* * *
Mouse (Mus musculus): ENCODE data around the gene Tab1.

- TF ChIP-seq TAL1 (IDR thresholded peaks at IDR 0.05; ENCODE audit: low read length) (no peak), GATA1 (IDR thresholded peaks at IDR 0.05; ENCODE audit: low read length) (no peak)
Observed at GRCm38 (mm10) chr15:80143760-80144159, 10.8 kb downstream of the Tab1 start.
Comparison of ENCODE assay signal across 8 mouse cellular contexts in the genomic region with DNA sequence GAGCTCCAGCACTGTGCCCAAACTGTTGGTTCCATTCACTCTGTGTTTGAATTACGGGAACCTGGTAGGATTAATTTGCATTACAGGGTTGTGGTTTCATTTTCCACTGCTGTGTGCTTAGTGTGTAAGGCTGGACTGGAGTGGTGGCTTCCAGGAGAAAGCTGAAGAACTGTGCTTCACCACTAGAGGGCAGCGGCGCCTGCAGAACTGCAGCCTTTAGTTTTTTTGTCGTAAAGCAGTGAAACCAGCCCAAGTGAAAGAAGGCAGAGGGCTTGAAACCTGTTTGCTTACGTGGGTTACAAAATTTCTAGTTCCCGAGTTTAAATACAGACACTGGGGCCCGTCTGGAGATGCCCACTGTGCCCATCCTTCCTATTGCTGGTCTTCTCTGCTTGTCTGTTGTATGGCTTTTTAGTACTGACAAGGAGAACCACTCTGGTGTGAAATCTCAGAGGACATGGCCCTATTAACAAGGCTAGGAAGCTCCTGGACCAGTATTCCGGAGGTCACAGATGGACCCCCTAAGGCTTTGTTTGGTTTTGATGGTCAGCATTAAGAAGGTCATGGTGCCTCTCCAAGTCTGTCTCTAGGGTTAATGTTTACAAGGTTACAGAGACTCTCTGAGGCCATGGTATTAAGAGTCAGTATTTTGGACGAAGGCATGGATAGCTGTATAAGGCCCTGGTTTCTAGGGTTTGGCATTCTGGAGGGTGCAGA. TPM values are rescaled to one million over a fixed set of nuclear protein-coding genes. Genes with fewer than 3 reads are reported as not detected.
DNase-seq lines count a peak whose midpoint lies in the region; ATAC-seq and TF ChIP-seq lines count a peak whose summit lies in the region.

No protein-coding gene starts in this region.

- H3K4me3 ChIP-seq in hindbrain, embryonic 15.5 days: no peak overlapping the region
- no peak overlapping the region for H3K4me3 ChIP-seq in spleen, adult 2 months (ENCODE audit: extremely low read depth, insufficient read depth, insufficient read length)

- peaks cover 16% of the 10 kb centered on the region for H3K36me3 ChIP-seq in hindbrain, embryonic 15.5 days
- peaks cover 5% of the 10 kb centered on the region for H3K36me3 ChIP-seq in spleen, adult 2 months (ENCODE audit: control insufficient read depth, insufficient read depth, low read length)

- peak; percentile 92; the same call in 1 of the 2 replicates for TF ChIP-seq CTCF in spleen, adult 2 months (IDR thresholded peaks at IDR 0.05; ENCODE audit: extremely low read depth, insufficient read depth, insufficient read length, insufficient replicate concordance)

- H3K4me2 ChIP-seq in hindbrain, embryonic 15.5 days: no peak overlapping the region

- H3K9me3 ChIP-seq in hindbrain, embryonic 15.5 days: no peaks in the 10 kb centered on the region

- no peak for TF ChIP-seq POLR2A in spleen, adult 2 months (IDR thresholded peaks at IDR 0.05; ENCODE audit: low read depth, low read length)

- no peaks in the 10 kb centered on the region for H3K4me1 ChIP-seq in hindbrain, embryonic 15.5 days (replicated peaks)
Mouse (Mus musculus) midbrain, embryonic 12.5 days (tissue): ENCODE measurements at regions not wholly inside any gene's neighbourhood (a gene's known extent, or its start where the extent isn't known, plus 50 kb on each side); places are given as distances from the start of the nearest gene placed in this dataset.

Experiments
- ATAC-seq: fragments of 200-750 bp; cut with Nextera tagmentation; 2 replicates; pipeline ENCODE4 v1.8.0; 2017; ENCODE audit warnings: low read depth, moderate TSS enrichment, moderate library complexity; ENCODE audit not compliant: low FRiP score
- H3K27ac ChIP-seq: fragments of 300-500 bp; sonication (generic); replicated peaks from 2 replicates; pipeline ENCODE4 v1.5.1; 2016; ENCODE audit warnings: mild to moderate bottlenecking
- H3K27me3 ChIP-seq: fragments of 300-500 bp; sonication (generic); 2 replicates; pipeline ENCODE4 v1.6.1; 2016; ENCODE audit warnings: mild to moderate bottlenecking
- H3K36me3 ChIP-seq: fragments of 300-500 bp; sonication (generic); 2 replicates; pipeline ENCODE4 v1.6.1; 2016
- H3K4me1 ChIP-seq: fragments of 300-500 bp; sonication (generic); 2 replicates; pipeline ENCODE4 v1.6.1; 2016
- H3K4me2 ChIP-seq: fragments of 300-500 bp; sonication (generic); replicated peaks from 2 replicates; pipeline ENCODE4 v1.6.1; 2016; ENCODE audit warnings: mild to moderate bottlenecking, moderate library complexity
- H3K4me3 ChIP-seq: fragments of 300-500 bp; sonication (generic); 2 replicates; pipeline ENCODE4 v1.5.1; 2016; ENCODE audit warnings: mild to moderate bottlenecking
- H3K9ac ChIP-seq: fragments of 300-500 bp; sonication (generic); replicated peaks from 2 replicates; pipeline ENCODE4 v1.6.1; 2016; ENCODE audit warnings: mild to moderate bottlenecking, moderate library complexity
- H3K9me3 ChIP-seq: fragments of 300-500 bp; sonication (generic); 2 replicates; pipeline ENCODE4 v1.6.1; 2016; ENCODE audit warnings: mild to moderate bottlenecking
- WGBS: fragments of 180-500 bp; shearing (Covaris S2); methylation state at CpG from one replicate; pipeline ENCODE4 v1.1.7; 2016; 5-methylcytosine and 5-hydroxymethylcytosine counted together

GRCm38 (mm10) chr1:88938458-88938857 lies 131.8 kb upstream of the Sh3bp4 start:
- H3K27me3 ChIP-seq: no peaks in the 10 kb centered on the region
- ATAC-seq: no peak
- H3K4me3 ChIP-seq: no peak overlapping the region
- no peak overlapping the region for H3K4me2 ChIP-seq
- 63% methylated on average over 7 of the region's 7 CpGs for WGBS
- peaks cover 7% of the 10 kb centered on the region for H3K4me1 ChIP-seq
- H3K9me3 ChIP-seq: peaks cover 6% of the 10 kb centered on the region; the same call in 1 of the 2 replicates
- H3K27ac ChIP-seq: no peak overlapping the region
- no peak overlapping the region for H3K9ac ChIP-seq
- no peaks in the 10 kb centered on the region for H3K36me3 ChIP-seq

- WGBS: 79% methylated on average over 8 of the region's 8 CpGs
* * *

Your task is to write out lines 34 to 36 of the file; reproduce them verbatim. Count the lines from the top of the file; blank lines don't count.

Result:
- peaks cover 7% of the 10 kb centered on the region for H3K4me1 ChIP-seq
- H3K9me3 ChIP-seq: peaks cover 6% of the 10 kb centered on the region; the same call in 1 of the 2 replicates
- H3K27ac ChIP-seq: no peak overlapping the region